THE WAY WE WERE: A selection of photos from the pages of the Forbes Advocate from October, 2006.

THE WAY WE WERE: A selection of photos from the pages of the Forbes Advocate from October, 2006.

THE WAY WE WERE: A selection of photos from the pages of the Forbes Advocate from October, 2006.

THE WAY WE WERE: A selection of photos from the pages of the Forbes Advocate from October, 2006.

THE WAY WE WERE: A selection of photos from the pages of the Forbes Advocate from October, 2006.

THE WAY WE WERE: A selection of photos from the pages of the Forbes Advocate from October, 2006.

THE WAY WE WERE: A selection of photos from the pages of the Forbes Advocate from October, 2006.

THE WAY WE WERE: A selection of photos from the pages of the Forbes Advocate from October, 2006.

TweetFacebookForbes Advocate from October, 2006.

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20/09/2019
by admin
Comments Off on Displays help plot history

Displays help plot history

Horsham West Primary School’s Lauren Matheson with some of the artwork students have created for the Wimmera German Fest. Picture: SAMANTHA CAMARRITaste of Germany awaitsSausage kings battle it outWIMMERA Regional Library Corporation will showcase the region’sGerman heritage through artefacts and maps on Saturday.
Nanjing Night Net

The corporation has co-ordinated a collection of cultural material in the past year to form a display at the Wimmera German Fest.

Festivalsteering committee member and library corporation chief executive Paula Clark said the display would include maps and family histories.

“We have some family histories in the collection at Horsham that have been done by many of the German descendants in the area,” she said.

“We have also got some artefacts –things like certificates and confirmation notices –to show.

“Two maps have been on display at Horsham Library –one of Germany, and the other of the Wimmera.

“We have asked people to pin where theirfamily came from in Germany and what part of our region they settled in.”

Ms Clark said about 50 families were recorded on the maps so far.“That only represents a tiny amount –there are many more people of German ancestry who moved to the area in the late 1880s,” she said.

“We hope that on the day of the festival, people will continue to help us plot these histories.

“We hope that each year of the festival, our collection and the cultural contributions will increase as people become more knowledgeable and in touch with their German heritage.”

Ms Clark said many of the people featured on the maps so far hailed from Murtoa and surrounds.

“There are also many people from the Katyil and Gerang Gerung areas,” she said.

The display will also feature contributions from Horsham West Primary School students.These will include posters with German words and English translations, and German numbers.

Ms Clark said the cultural display was something the corporation hoped to build on and celebrate each year.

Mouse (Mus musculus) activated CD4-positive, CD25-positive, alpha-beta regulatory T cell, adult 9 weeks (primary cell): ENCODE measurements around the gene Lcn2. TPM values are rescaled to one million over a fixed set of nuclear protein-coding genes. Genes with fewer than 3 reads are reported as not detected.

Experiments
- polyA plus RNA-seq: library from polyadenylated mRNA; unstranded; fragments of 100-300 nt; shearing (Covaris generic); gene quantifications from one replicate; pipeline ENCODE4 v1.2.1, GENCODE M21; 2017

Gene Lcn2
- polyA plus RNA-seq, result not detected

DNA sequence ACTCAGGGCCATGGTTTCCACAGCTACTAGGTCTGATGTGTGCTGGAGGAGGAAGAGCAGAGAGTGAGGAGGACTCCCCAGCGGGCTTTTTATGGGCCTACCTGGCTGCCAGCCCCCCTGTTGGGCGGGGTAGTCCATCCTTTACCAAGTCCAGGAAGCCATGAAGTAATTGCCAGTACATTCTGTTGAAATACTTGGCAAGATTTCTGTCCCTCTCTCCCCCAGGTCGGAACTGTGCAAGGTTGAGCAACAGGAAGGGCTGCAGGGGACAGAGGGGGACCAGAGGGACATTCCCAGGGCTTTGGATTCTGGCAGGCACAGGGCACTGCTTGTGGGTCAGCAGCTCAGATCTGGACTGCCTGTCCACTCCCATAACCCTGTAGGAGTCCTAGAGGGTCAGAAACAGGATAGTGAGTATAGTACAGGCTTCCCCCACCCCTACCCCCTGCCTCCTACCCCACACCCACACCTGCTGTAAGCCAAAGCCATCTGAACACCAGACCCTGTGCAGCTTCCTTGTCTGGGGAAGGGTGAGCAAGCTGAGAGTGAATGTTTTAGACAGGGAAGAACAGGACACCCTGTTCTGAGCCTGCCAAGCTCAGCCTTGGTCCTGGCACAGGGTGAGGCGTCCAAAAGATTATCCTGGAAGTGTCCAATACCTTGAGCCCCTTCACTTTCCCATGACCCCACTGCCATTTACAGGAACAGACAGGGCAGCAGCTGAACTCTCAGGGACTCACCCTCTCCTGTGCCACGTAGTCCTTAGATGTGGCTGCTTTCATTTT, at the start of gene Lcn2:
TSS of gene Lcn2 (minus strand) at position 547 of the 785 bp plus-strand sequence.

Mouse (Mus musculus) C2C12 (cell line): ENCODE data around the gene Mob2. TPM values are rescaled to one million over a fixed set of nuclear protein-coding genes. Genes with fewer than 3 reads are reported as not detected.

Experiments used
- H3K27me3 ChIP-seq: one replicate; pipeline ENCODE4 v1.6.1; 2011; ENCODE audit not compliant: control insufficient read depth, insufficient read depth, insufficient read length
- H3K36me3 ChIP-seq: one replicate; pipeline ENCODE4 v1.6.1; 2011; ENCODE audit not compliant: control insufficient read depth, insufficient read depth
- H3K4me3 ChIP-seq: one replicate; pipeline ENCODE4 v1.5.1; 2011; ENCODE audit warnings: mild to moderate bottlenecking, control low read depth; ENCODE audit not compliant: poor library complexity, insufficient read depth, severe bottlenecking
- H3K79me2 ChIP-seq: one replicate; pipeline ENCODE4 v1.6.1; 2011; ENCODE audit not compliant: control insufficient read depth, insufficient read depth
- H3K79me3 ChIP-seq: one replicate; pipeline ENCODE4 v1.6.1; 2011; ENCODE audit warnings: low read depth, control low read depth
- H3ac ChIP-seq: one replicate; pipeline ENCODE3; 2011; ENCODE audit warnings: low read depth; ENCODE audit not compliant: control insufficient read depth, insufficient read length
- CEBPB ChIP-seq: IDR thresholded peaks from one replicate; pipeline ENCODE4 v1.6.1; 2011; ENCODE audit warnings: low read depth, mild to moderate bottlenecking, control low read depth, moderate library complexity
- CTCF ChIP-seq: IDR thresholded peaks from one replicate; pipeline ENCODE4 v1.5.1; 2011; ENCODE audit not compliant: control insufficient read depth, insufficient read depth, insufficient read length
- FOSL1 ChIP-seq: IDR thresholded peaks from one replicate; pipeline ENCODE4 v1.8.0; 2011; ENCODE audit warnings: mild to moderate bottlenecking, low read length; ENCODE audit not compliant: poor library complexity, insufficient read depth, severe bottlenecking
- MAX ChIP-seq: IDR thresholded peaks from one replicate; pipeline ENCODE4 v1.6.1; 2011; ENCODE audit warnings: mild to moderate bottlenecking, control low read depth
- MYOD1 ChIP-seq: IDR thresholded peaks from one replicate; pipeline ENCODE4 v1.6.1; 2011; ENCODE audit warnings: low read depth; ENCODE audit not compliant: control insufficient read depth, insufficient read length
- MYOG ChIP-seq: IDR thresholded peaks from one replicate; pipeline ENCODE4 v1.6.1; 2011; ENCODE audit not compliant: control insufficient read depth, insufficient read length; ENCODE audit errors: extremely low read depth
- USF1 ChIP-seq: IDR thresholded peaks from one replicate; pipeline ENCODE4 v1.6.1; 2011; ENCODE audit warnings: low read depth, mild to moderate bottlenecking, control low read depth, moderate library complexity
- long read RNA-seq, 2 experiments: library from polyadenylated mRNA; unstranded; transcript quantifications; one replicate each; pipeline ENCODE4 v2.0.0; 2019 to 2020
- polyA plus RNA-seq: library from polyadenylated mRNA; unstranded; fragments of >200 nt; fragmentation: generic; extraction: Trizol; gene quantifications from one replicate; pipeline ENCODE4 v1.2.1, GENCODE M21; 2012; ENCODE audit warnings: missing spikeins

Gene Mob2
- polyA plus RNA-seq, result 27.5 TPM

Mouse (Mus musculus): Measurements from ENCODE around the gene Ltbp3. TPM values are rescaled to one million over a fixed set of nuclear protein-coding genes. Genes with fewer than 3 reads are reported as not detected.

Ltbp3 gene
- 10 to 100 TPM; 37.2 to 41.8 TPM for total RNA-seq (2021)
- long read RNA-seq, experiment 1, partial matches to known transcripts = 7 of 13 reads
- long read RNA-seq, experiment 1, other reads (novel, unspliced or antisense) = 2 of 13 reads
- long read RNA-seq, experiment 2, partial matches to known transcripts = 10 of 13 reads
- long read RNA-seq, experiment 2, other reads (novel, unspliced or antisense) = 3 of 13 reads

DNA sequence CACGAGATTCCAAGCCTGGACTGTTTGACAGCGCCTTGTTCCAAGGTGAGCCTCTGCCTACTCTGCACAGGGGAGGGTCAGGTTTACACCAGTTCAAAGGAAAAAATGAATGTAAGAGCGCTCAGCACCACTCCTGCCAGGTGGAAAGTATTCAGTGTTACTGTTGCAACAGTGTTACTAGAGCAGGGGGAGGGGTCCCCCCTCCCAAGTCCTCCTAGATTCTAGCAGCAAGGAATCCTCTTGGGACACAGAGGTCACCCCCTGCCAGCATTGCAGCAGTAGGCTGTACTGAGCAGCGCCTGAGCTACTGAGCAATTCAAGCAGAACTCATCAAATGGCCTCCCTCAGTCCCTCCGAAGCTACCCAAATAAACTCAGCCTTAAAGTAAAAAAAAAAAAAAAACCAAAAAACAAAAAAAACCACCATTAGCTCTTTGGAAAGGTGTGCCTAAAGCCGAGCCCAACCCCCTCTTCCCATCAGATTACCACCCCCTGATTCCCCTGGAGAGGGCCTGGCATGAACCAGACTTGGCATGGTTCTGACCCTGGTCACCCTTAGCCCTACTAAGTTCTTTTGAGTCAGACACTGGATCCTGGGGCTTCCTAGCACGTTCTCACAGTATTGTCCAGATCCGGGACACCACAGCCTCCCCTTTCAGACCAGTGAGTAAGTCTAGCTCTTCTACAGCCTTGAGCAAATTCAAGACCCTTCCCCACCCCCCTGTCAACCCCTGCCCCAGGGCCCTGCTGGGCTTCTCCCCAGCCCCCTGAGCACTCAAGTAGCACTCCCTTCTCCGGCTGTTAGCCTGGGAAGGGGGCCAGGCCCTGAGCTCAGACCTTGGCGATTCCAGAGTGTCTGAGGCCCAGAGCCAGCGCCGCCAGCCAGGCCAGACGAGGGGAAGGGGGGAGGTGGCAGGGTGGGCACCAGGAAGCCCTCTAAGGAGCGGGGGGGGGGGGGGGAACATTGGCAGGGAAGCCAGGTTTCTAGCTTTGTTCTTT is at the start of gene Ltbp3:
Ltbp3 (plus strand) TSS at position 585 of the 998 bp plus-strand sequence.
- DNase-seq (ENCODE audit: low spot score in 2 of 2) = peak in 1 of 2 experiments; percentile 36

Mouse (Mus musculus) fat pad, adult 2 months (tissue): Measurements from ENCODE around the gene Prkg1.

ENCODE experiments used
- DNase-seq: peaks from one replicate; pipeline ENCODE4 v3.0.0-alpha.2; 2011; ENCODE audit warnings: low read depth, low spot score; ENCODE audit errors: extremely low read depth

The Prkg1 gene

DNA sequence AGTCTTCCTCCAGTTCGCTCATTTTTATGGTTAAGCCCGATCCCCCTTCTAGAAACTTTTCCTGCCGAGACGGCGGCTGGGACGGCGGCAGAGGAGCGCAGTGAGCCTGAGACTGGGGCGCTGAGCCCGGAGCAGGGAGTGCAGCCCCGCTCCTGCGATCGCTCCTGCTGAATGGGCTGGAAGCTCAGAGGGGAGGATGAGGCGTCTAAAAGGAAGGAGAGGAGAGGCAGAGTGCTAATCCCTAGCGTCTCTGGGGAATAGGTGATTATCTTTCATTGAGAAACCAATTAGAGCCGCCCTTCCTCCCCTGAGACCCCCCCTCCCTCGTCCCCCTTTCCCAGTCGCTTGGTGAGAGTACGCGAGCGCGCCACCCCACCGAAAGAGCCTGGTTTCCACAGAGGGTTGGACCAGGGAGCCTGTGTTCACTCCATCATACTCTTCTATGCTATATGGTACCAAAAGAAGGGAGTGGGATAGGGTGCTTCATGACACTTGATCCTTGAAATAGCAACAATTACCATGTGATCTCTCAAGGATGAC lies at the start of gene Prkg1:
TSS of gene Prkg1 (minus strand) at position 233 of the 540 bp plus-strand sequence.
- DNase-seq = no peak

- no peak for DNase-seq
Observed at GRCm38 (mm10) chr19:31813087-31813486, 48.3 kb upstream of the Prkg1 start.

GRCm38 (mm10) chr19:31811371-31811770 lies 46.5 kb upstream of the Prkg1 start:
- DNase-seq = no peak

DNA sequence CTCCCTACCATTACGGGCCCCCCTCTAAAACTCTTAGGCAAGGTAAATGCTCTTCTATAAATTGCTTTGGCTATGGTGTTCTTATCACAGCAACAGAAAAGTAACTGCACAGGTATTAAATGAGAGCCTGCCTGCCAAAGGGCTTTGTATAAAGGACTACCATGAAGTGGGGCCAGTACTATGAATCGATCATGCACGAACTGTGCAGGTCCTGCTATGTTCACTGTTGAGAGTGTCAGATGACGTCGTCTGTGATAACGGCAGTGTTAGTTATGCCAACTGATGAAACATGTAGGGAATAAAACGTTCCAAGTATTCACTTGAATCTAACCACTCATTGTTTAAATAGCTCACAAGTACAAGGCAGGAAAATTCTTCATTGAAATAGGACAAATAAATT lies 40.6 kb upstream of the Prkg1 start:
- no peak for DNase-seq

Horsham Library also hosted a black forest cake workshop this week to promote the festival.

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20/09/2019
by admin
Comments Off on Rates hypocrisy: MAV

Rates hypocrisy: MAV

The State Government plans to cap council rates at CPI from 2016/17.The State Government’s plan to cap council rates at CPI from 2016/17 has come under fire from the Municipal Association of Victoria which has accused the government of hypocrisy.
Nanjing Night Net

Macedon MP Mary-Anne Thomas said new data analysed by the State Government showed that Macedon Ranges Shire Council had increased rates at an average of 5.74 per cent over the past decade. She urged council to rein in rates ahead of the Fair Go Rates cap being introduced next year.

Under the government’s plan, councils wanting to exceed the cap will be required to justify their spending.

“The Andrews Labor Government wants councils to be more accountable and transparent in their spending, and for communities to have a greater say. I’m sure that’s something local residents want to see too,” Ms Thomas said.

However the president of the Municipal Association of Victoria, Cr Bill McArthur, pointed out that Victorians faced an average state tax increase of almost six per cent every year for the last decade and even more in property taxes.

“State property taxes (land tax and stamp duty) rose $2.7 billion over the last decade to $5.9 billion. Total state taxes increased an average 5.59 per cent a year, but state property taxes grew by an average 7.13 per cent for each of the last 10 years,” Cr McArthur said.

“Taking funding away from councils while constantly criticising them is unconstructive, particularly when the state continues to reap a massive windfall each year from its own property taxes.”

Macedon Ranges Council challenged the State Government figures, stating that based on the rates and charges for the median valued property in the Macedon Ranges, rates had increased an average of 5.3 per cent over the past 10 years.

The mayor, Cr Jennifer Anderson, said council was mindful of finding the right balance between planning for the long-term wellbeing of residents and keeping rates affordable as part of every annual budget process.

“Our most recent budget is the eighth consecutive rate rise that has remained below five per cent for the median valued property,” Cr Anderson said.

Cr Anderson said that in the past year, the Victorian Government had discontinued the $1 million per year for local roads and bridges funding and $625,000 a year for infrastructure to the Macedon Ranges community.

“We are concerned that while we are yet to determine what areas will be impacted when rate capping is introduced, it may result in a reduction in works and/or services to our community,” she added.